The facts are, however, that it was plaintiff's own testimony that he visited Dr. Agnelli at the insistence of others, at that time received no treatment whatsoever from the doctor, and was not thereafter seen by a doctor for some ten months. His testimony that he had been treated by a nurse at the infirmary was uncorroborated, a fact to which the trial justice made pointed reference. The plaintiff also calls our attention to a statement by the trial justice to the effect that plaintiff had not completely recovered from an original injury to the base of the spine. Yet, he argues, it is the uncontradicted testimony of all the doctors who examined him that he had no residual effect from the injury of 1950.
The trial justice reviewed the testimony of the doctors, commented upon Dr. Savastano's finding of muscle spasm in the lower part of plaintiff's back, and drew the inference of which plaintiff complains. The trial justice, however, in drawing such inference, clearly coupled the doctor's testimony with plaintiff's that he had not worked for years following the injury of 1950, that he had been working only three months at the time of the accident, and that the work which he was then doing was lighter than that previously required of him as a sheet metal worker. In the light of the medical testimony and the background of plaintiff's activities it cannot be said that the inference *133 drawn by the trial justice was unreasonable.
The plaintiff makes much of what he clearly considers to have been unwarranted references to the alleged symptoms of a whiplash injury as being subjective in nature. In this regard plaintiff overlooks the instructions given by the trial justice to the jury that the symptoms of a whiplash injury are subjective; that such an injury is not apparent in the sense that a fracture is apparent; that in making a diagnosis in such cases doctors must rely on what they are told by the patient; that if plaintiff's complaints were credible, the jury were entitled to give such weight as they chose to the opinion evidence of the doctors; but that if they did not believe plaintiff they should give the opinion evidence no weight at all.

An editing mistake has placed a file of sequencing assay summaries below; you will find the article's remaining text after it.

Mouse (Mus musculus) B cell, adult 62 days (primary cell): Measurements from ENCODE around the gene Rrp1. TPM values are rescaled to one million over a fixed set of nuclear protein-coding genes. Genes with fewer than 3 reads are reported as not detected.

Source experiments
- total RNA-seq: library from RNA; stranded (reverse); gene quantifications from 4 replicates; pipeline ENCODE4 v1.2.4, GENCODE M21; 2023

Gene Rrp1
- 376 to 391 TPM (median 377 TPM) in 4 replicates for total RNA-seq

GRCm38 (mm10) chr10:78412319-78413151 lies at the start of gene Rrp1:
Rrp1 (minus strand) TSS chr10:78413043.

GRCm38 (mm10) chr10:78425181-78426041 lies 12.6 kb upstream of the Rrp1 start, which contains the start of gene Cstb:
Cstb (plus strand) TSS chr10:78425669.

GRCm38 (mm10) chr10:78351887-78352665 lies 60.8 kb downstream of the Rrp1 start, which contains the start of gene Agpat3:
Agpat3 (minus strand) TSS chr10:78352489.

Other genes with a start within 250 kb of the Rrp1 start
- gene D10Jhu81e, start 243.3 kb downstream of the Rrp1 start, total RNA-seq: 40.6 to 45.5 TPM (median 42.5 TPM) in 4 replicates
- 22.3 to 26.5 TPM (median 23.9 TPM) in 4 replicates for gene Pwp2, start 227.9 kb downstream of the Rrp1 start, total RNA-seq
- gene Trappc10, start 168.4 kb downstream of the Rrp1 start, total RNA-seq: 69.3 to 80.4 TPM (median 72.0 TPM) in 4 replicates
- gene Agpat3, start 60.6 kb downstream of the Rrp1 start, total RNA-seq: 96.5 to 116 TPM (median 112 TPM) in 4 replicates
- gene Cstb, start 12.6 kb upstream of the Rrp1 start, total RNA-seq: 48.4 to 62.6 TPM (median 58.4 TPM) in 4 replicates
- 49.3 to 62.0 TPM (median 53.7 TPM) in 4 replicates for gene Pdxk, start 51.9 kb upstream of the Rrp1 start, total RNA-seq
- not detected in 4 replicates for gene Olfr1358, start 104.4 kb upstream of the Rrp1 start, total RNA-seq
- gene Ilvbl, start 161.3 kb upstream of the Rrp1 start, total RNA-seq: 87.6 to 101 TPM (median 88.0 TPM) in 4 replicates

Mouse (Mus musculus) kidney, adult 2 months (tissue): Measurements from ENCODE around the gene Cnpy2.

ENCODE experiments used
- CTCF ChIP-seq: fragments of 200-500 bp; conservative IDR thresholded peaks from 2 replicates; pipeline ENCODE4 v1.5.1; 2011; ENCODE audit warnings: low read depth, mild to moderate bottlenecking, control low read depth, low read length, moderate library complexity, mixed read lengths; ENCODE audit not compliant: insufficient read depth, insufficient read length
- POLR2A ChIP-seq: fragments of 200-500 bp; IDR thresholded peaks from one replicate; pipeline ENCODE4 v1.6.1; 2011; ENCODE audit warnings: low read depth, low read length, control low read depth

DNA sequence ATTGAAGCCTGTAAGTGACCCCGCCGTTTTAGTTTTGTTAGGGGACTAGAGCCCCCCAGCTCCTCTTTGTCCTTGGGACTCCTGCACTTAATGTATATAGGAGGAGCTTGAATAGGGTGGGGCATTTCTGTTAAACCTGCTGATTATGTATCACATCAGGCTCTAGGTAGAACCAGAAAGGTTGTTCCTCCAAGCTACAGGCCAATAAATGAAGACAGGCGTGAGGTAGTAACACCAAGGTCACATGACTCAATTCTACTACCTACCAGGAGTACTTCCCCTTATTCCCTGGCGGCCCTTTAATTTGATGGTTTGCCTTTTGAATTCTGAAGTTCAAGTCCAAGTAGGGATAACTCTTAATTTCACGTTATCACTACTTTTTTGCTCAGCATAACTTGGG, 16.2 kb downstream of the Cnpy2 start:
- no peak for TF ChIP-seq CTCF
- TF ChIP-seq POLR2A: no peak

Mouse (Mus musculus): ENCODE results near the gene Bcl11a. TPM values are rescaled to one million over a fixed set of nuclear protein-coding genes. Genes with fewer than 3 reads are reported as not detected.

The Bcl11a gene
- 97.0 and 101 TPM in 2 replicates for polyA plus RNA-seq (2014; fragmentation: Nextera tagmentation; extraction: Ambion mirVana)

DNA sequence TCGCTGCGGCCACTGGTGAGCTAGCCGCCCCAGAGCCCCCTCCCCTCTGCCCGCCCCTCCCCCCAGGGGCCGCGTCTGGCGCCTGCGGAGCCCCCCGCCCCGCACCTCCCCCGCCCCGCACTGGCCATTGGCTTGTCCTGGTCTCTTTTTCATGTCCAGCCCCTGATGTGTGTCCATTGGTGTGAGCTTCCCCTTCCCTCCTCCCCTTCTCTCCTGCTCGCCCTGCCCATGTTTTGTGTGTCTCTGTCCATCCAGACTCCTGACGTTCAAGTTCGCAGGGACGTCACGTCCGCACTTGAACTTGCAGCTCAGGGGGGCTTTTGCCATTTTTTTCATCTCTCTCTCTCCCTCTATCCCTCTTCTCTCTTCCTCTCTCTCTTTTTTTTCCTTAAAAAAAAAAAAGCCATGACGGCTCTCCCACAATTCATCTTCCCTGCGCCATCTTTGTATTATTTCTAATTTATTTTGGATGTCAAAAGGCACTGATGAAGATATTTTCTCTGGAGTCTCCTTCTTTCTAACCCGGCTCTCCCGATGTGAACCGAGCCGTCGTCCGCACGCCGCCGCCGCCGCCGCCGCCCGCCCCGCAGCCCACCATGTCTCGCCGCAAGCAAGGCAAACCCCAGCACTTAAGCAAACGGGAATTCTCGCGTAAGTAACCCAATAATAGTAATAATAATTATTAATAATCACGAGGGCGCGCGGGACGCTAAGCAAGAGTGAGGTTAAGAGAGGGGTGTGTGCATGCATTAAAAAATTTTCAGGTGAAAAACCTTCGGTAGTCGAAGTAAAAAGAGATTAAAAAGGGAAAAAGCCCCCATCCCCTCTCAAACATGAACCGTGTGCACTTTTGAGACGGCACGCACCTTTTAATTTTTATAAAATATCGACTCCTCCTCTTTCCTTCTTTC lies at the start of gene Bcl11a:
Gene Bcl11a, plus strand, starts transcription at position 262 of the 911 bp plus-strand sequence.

No exception was taken thereto by plaintiff and it became the law of the case. If he now entertains doubts as to its correctness, it is too late to raise the question here. Such being the law as the trial justice gave it to the jury, he was obligated to follow it in passing on plaintiff's motions for a new trial.
It is clear from the trial justice's review and evaluation of the evidence and the repetition in his decision thereon as to the weight which might be given to the medical testimony, that he doubted plaintiff's credibility. Indeed the whole tenor of the decision is to the unlikelihood that plaintiff was suffering from an injury which arose out of the accident of July 28, 1957.
We are of the opinion that the trial justice fully comprehended the nature of his duty and, in the performance thereof, did not misconceive or overlook any material evidence or fail to independently appraise the credibility of the witnesses. A trial justice has wide latitude with respect to the form in which he shall state the reasons for his decision on a motion for a new trial. Chase v. Goyette, 85 R.I. 469, 133 A.2d 123.
Nor did the trial justice err in denying an additur. He independently concurred in the verdicts which in effect were based on the view that the plaintiff's injuries did not flow from or were not the proximate result of the accident for which the defendant was responsible. The granting of an additur in such a circumstance would have constituted a reversal of the trial justice's judgment on the issue of personal injuries.
In each case the plaintiff's exception is overruled, and each case is remitted to the superior court for entry of judgment on the verdict.